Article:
Digital leaders give Children’s Commissioner tour of Facebook online safety expo

Six senior Sydenham High Digital Leaders had the privilege of showing the UK Children’s Commissioner, Anne Longfield, around a major new digital online safety showcase, and then drew praise from Facebook representatives for their ideas and ingenuity.

Ester Schomberg, Sophia Michael, Jessica Verri, Deeya Patel, Emily Coulson and Zoe Kellaris were invited to attend ‘House of Us’, in London on Wednesday , which marked a new partnership between  ChildNet, the Diana Award and Facebook to widen the availability of their online-safety programmes to schools across the country.  The invitation followed on from the students becoming Qualified Digital Leaders through the ChildNet online platform, so there were excellently prepared ambassadors for the school and the programme.

The experiences during the day ranged from exploring a sensory maze, designed to show the isolation and loneliness caused by cyberbullying, to a voice-controlled room, which visually represented the impact of positive actions online.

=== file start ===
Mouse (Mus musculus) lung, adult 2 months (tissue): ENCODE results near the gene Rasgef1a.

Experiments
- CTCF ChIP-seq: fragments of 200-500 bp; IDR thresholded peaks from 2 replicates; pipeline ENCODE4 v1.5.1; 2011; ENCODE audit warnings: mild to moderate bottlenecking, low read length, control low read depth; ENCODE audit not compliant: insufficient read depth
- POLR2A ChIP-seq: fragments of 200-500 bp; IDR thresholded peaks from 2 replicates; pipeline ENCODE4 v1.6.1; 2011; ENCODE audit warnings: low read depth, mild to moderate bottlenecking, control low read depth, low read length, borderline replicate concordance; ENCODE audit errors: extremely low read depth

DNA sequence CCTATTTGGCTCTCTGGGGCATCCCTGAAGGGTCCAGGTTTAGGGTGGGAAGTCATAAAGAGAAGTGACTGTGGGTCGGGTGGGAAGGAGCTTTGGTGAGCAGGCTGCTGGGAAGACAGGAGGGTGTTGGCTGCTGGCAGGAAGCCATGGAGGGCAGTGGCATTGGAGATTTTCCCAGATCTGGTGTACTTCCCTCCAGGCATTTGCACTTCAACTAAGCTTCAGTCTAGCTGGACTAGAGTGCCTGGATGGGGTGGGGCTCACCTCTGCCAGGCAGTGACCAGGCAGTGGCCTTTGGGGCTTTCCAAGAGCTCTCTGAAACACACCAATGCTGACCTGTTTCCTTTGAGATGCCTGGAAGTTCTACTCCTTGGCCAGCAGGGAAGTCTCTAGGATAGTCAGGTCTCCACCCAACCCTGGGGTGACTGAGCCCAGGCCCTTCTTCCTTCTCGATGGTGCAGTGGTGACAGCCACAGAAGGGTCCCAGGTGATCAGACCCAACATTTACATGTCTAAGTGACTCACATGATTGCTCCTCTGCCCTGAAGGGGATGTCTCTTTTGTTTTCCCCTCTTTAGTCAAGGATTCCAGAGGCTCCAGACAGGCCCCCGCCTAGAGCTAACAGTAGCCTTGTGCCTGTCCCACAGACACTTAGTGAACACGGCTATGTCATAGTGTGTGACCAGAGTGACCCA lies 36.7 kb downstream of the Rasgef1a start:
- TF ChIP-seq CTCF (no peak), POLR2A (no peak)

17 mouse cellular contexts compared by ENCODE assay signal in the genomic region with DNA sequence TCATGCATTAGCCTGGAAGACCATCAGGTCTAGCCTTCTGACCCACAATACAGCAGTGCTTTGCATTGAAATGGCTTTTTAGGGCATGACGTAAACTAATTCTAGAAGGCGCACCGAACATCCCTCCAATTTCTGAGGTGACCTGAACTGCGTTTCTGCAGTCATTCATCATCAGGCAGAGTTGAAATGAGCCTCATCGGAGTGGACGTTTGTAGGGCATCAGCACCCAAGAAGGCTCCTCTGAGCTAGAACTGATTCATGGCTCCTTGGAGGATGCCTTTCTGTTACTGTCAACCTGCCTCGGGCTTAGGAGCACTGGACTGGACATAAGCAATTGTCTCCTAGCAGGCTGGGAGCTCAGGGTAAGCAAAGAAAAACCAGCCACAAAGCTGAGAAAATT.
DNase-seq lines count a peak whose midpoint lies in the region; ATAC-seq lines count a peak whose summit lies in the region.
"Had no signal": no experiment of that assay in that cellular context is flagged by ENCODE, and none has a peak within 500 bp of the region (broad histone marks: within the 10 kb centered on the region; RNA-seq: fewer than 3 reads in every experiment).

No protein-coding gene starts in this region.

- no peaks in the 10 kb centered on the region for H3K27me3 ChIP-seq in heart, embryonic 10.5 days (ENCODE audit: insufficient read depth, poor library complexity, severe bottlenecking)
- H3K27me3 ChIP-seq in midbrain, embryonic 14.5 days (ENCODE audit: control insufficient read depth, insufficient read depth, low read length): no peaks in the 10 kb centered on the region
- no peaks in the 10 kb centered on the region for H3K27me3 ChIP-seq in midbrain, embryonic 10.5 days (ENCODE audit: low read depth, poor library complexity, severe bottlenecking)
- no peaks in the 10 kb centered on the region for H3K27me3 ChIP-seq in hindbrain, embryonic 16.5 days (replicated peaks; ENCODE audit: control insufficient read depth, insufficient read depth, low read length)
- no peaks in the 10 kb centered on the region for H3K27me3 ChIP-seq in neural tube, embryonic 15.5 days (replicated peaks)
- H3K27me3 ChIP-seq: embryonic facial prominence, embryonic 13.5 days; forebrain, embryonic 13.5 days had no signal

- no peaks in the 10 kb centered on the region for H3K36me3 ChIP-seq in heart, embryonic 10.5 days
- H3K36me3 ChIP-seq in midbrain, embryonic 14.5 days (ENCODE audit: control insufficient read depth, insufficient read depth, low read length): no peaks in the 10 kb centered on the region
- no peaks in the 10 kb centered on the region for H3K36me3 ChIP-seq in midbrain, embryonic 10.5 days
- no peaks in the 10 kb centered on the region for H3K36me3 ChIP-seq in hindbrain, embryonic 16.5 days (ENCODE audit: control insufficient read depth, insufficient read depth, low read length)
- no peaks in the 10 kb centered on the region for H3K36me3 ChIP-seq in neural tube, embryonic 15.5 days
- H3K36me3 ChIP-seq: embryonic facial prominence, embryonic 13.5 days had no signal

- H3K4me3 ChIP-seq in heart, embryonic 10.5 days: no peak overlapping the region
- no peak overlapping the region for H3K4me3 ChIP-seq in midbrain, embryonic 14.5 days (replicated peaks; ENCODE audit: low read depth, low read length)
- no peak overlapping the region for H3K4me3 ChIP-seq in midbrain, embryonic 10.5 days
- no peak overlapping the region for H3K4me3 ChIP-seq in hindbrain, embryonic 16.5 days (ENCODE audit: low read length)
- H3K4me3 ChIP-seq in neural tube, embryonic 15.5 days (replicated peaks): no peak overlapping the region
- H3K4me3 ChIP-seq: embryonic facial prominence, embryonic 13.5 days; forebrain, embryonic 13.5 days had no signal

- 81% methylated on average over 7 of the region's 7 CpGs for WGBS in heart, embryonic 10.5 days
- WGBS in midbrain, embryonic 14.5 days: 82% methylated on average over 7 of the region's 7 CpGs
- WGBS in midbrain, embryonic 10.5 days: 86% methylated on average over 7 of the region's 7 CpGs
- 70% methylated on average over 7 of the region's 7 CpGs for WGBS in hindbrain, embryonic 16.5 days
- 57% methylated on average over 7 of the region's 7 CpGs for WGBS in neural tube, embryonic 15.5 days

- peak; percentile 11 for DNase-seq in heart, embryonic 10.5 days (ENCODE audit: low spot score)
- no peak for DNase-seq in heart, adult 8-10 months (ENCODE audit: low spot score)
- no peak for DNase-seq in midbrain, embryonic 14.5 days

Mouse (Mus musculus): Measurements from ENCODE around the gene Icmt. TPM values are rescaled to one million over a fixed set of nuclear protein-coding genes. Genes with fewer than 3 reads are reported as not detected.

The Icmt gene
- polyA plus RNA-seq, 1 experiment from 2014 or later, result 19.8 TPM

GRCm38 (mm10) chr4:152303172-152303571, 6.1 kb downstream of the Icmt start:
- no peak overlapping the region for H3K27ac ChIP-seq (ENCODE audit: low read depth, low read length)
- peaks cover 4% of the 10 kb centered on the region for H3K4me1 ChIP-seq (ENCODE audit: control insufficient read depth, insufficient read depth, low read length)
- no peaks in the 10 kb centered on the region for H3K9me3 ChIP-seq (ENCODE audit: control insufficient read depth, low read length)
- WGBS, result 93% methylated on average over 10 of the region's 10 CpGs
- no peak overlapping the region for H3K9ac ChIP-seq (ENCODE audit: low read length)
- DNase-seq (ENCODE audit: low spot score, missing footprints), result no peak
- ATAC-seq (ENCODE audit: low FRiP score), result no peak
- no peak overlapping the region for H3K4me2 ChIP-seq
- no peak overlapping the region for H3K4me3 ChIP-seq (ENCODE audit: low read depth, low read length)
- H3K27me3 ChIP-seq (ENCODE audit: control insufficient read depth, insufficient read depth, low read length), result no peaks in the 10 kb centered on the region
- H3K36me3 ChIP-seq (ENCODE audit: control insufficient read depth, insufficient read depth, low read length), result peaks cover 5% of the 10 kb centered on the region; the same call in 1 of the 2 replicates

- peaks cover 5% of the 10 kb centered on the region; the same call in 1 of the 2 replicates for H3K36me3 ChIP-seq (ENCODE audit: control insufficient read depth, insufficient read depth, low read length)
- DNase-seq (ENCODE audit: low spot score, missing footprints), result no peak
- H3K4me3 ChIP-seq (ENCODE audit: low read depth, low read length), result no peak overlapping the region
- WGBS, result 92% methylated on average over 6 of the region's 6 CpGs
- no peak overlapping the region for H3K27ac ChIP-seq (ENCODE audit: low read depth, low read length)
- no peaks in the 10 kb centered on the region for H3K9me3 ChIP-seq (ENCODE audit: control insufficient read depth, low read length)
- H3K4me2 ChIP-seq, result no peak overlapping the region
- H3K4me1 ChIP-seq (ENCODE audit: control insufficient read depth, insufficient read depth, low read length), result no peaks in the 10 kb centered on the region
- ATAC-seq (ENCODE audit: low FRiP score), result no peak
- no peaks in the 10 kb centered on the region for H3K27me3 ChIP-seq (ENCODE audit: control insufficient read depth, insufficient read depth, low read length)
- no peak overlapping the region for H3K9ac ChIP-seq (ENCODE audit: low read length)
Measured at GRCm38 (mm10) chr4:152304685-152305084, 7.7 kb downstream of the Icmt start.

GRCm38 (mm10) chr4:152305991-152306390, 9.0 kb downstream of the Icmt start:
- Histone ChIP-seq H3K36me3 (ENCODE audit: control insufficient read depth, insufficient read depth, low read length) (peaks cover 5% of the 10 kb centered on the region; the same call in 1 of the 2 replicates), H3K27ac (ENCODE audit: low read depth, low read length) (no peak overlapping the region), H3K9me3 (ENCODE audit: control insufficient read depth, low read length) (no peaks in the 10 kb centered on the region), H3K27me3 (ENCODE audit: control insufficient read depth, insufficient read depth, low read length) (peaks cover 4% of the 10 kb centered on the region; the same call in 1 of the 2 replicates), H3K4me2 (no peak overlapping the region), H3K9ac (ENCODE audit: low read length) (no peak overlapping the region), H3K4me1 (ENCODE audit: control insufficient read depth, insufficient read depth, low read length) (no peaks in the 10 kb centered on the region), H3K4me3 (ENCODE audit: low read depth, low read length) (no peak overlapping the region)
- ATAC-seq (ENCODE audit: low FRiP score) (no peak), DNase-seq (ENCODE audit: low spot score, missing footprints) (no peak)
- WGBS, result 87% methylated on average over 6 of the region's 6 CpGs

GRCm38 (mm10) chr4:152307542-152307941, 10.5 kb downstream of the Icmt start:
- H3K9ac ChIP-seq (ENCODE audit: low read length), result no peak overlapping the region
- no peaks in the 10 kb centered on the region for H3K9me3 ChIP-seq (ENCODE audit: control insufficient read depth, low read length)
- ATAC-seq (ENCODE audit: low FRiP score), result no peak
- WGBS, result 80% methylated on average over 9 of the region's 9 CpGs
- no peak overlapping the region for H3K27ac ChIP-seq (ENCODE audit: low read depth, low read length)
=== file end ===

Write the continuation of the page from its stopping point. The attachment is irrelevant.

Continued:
The Digital Leaders discussed issues with students from other schools but the highlight of the day was being given the honour of showing the UK’s Children’s Commissioner, Anne Longfield, around the House of Us expo. They also gave a very polished presentation on their idea for a new showcase experience to her and to representatives from Facebook, who gave them high praise for their insightfulness and ingenuity.


Sydenham High's Digital Leader programme is designed to let students take the lead in championing the positive use of technology in and out of school.

The Qualified Digital Leaders will now help deliver PSHE sessions to their respective year-groups in the coming months.

Speaking after the event, Matthew Llewellin, Sydenham High’s Digital Strategy Leader, said that, with half term approaching, it was a good time for students to be reminded about the downside as well as the upside of online activity and for parents to speak to their daughters about their use of devices and, specifically, social media. “Regular, open conversations on sensible levels of use and a cautious approach to developing their online presence will help keep you up to date with their usage and behaviour online,” said Mr Llewellin. “Consider introducing a ‘family agreement’, such as those available in the excellent Childnet resources or in Google’s new Be Internet Awesome resources.

“Above all, make sure you and your daughter are comfortable talking about what they are experiencing online and that they know you’re there to talk through anything they’re unsure about.”

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